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sarakisof

Identify Old Jazz Bass

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Posted (edited)

Hello everyone, first post here.

To be honest i have already posted this on another bass forum and from replies i got, found similar posts (not the same bass) and great things here.

@steviedee

 

@SH73

 

Local find years ago. Funny story. Seller was asking 250 back then lol, he was then dropping about 20 bucks every 3 months or so, "for ever unsold" case.        I was following silently, seller lives 1 mile away my house. Price is about 100 bucks now, think of asking 50. 

- Seems like a Japanese copy late 70s.   

- Round jazz pickups (J knock off?)

- Looks like it once had both chrome covers.                                                           

- Note number of frets ...               

Searching months the internet but cannot find any identical. Many similar but not the same with this one.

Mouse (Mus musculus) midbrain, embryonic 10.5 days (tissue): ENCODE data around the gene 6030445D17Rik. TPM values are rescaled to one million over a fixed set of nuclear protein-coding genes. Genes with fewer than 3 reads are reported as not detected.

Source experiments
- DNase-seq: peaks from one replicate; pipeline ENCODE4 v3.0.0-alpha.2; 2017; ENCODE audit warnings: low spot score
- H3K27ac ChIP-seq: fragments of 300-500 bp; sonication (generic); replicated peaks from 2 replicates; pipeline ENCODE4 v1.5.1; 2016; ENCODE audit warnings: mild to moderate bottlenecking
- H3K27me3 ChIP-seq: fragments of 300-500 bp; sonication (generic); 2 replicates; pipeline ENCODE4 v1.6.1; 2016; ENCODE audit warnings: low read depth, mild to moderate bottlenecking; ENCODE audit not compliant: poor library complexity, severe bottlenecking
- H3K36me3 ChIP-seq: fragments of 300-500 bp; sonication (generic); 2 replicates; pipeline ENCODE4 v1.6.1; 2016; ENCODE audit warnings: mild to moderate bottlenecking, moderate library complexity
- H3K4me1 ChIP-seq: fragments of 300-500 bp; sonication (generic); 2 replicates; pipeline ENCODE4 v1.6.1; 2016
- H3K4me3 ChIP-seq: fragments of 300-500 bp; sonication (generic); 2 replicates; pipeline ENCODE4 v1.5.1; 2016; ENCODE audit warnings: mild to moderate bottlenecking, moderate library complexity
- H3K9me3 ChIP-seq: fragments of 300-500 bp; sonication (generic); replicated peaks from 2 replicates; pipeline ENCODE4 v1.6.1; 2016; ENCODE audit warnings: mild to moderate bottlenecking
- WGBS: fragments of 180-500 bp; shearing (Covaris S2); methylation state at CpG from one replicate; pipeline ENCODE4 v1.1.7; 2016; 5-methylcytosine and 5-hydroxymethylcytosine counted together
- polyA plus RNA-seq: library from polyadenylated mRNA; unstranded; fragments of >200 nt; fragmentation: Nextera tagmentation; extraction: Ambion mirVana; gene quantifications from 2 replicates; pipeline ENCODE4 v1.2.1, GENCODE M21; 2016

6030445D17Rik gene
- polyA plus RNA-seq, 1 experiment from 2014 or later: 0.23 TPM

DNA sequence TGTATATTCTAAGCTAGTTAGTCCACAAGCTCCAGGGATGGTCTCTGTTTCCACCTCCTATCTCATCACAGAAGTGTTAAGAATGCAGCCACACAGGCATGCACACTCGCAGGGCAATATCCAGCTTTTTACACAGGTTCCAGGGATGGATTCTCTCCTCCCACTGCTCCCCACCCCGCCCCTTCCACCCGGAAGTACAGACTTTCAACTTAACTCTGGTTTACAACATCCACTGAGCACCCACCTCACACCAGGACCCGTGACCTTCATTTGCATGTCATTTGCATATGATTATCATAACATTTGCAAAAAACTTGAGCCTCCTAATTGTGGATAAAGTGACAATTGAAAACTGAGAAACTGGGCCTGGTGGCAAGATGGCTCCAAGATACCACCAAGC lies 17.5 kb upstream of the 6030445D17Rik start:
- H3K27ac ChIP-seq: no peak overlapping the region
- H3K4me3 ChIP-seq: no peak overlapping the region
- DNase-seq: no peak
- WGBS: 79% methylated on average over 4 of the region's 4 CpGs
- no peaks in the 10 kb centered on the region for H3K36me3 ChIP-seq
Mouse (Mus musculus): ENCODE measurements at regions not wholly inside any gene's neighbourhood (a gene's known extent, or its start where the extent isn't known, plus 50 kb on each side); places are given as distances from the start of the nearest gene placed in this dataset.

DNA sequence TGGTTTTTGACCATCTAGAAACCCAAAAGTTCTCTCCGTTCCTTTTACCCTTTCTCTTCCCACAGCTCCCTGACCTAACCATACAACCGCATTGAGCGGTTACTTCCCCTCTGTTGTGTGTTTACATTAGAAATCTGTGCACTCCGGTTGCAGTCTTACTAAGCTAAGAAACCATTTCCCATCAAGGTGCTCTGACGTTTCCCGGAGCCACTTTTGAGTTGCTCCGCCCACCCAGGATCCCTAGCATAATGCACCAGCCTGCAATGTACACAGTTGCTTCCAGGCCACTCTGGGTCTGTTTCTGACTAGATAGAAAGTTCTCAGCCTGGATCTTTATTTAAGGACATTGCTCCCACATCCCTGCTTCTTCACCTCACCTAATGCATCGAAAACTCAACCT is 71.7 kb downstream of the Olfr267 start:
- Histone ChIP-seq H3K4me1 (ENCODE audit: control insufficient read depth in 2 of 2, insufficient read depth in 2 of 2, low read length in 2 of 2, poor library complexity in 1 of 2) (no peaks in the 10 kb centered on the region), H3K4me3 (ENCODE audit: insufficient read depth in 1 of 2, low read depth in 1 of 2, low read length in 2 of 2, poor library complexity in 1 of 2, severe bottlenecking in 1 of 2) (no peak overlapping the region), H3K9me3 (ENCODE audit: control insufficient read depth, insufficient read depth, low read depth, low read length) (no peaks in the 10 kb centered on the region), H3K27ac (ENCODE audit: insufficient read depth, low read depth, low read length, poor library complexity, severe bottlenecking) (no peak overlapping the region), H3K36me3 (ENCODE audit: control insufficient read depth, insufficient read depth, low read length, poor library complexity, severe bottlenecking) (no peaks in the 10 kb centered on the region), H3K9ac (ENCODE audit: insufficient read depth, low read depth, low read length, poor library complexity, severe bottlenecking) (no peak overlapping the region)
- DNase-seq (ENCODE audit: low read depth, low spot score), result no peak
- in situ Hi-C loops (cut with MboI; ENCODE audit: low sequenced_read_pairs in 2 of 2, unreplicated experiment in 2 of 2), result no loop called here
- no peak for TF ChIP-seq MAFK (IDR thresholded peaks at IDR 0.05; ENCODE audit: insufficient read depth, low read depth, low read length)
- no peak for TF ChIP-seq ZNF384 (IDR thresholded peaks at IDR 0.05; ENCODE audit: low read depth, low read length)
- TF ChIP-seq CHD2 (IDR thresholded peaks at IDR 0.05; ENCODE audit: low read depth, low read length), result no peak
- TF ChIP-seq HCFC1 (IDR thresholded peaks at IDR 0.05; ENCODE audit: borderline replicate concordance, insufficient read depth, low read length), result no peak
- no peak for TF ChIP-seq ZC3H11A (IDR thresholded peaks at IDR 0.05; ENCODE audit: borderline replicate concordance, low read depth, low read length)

Maybe @Bassassin or other xperts here could help.

Any info would greatly be appreciated.

☺️

 

IMG_20200731_111949.jpg

IMG_20200731_112034.jpg

IMG_20200731_112110.jpg

IMG_20200731_112140.jpg

Edited by sarakisof

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Interesting old bass - I can tell you it's not Japanese.

From what I can see I'm fairly confident it's Korean - that style of tuner with the pressed steel backplate in that shape, and the domed string retainer, are universal on MIK Fender copies from the late 70s/early 80s. Importantly these never appear on Japanese instruments. For comparison, this is a Korean Jazz copy I had a few years back:

image.thumb.jpeg.af0563a423674ee44992597822924b4d.jpeg

image.thumb.jpeg.f654f547c08e9f9f9f337a4e2f06c7fc.jpeg

Another clue is what looks like a blank neckplate - most Japanese instruments from this era have an MIJ stamp. There are exceptions but those will usually have other identifying characteristics.

The extra fret's odd - I don't think I've seen that before, but I wonder if that's because a number of MIK basses (including the Franconia above) were available in long & short scale versions - the extra fret suggests the neck pocket's longer, which might be to make it possible to use the same body blank/routing for both scale lengths. Just an idea.